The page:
QS Study

Purpura is a clinical condition characterized by a tendency of spontaneous haemorrhage beneath the skin, mucous membrane from various internal organs. It is a condition of red or purple discolored spots on the skin that do not blanch on applying pressure. The appearance of an individual area of purpura varies with the duration of the lesions. It is defined as being between 3 millimetres and 1 centimetre in size.


  • Various infection e.g., Endocarditis, typhus etc.
  • Many drugs e.g., bismuth iodine.
  • Cancer.
  • Bone marrow depression.
  • Hormone replacement
  • Estrogen therapies

Fig: Purpura Sign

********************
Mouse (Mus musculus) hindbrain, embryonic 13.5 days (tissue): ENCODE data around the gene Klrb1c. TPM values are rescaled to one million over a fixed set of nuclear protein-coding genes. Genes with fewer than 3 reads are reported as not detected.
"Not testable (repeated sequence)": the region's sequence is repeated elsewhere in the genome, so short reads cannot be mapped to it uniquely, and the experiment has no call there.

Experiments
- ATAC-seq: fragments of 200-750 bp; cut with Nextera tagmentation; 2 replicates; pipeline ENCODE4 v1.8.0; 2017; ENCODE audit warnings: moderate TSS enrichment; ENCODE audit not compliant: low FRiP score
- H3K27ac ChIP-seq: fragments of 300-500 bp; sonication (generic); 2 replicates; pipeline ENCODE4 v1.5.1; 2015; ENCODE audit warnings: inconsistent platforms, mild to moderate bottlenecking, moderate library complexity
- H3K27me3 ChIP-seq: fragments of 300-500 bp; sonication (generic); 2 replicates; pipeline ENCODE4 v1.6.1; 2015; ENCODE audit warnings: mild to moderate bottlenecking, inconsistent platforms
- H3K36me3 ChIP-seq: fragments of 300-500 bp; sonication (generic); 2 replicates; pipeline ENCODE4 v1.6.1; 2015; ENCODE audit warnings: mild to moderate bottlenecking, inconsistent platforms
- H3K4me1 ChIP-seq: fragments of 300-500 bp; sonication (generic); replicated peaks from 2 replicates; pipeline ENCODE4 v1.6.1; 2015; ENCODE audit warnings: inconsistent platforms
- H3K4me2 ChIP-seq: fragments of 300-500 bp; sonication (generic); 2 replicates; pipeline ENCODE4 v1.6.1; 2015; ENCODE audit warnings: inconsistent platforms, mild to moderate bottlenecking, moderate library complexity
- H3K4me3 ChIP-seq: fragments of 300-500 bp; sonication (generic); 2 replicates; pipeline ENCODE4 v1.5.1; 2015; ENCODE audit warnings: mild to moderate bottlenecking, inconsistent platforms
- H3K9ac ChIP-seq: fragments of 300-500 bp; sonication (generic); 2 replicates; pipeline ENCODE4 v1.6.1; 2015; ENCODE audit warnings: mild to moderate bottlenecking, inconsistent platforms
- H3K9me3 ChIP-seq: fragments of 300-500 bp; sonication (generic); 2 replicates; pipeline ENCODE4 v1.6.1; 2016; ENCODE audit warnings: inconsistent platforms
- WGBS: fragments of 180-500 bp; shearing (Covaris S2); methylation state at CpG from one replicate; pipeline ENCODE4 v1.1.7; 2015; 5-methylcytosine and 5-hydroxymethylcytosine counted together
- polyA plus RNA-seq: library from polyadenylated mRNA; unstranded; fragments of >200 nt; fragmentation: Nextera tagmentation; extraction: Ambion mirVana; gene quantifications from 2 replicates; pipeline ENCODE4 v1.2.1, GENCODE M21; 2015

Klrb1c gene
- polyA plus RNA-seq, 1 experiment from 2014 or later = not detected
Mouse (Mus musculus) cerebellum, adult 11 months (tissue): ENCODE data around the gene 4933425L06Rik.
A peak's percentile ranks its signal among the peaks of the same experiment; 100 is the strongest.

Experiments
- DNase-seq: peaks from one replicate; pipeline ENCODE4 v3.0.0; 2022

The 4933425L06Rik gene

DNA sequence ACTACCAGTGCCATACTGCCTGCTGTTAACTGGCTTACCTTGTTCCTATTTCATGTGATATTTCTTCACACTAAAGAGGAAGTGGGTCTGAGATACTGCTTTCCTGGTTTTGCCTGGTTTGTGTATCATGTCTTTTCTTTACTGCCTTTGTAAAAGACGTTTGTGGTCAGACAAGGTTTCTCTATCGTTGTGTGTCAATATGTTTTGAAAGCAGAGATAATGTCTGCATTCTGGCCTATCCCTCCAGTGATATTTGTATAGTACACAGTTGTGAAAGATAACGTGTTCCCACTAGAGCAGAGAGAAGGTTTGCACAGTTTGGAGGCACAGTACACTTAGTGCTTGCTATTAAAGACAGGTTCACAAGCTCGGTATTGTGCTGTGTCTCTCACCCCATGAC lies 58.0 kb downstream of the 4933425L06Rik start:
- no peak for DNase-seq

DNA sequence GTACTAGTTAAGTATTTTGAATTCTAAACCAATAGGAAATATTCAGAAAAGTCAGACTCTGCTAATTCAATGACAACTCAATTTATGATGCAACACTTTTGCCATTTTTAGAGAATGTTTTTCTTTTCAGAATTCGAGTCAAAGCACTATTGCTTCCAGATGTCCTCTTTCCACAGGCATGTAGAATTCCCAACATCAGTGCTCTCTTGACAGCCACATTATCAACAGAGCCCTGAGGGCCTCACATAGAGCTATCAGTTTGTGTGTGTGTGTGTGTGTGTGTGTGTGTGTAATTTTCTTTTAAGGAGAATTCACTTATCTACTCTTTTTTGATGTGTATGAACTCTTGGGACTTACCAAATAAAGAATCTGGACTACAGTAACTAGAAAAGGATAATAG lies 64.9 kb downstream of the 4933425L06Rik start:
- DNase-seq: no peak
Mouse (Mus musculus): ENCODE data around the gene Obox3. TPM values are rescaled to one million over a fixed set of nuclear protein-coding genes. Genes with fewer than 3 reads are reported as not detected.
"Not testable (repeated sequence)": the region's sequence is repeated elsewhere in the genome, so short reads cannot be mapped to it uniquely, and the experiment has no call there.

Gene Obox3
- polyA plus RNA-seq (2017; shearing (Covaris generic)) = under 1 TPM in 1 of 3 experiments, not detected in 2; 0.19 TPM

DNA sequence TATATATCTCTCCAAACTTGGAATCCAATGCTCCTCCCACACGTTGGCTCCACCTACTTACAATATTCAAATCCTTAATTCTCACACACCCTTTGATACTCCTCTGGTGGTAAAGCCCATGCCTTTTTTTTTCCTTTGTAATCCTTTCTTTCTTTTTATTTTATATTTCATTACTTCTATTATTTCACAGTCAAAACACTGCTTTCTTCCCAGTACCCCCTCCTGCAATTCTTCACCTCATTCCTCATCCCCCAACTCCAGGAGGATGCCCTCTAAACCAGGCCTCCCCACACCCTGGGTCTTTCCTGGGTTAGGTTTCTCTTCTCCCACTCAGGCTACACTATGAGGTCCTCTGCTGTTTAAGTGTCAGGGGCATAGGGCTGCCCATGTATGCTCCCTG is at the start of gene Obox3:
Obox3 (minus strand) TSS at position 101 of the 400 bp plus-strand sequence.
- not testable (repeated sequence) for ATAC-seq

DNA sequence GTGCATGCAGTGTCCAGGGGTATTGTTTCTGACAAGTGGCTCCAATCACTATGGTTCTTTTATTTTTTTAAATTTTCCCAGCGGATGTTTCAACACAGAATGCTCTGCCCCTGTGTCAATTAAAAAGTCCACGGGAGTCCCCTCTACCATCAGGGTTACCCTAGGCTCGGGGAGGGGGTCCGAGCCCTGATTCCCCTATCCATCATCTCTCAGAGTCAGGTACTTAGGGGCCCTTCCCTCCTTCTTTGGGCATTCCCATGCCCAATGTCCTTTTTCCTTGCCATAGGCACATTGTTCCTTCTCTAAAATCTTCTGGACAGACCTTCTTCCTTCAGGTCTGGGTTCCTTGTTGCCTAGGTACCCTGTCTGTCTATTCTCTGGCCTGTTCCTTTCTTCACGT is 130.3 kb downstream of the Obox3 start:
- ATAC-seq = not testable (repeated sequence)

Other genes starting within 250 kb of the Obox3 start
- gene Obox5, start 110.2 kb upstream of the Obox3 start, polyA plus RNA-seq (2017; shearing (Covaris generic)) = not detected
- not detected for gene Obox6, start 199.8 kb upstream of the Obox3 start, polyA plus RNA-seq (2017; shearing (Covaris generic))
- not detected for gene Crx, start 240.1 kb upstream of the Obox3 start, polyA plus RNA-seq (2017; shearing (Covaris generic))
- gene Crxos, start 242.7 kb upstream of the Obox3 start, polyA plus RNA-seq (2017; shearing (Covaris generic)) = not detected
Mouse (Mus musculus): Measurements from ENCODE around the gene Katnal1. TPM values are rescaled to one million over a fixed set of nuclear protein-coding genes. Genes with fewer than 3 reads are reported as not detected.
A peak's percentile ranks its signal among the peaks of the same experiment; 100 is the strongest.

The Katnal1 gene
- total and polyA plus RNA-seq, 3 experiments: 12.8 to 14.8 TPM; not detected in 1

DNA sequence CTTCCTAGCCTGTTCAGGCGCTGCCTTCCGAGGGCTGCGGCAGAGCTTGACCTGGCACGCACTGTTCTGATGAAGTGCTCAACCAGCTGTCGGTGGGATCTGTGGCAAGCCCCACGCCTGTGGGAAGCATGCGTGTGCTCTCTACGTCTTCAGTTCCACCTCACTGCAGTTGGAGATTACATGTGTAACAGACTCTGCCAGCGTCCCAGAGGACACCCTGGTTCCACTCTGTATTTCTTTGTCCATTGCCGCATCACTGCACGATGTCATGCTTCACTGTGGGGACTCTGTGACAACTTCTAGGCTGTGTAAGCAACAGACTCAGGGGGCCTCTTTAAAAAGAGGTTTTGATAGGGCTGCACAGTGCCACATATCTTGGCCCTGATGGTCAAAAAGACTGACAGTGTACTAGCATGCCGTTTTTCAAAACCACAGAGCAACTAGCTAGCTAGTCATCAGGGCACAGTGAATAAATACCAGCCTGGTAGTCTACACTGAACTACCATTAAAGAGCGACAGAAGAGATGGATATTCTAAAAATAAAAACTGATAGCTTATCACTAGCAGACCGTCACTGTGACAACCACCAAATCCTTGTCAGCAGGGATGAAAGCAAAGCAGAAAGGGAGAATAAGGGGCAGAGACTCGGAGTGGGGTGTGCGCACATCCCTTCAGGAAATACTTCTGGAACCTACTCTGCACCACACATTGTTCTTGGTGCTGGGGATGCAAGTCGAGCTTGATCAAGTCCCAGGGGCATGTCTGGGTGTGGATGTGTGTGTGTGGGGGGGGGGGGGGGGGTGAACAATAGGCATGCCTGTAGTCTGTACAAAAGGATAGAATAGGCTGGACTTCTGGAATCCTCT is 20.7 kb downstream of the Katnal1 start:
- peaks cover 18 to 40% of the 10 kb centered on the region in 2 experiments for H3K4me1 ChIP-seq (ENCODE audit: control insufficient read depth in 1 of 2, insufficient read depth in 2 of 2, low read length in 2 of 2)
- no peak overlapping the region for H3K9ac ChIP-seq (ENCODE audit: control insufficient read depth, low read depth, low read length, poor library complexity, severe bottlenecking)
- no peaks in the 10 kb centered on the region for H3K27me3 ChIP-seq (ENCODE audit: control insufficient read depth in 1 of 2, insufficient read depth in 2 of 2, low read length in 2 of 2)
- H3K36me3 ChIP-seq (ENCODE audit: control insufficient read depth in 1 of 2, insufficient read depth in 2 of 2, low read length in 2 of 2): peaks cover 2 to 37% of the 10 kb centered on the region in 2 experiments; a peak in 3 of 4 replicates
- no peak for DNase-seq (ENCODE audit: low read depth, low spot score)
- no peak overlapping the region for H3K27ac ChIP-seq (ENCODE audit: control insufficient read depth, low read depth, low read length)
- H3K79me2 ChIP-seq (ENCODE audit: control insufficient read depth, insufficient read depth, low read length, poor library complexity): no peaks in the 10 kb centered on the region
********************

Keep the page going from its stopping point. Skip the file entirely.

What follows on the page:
(A) Thrombocytopenic purpura (Platelet count low). Three types –

  1. Primary or idiopathic purpura
  2. Secondary or Symptomatic
  3. Post-transfusion purpura

(B) Thrombasthenic purpura (Abnormal platelet but platelet count normal)

(C) Vascular disorders (nonthrombocytopenic purpura)

  1. Microvascular injury, as seen in senile (old age) purpura, when blood vessels are more easily damaged
  2. Hypertensive states
  3. Deficient vascular support
  4. Vasculitis, as in the case of Henoch–Schönlein purpura

Laboratory findings

Treatment: Infusion of radioactive phosphorus. Treatments include medications and sometimes a splenectomy, or surgery to remove the spleen. Adults diagnosed with mild thrombocytopenic purpura may recover without any intervention.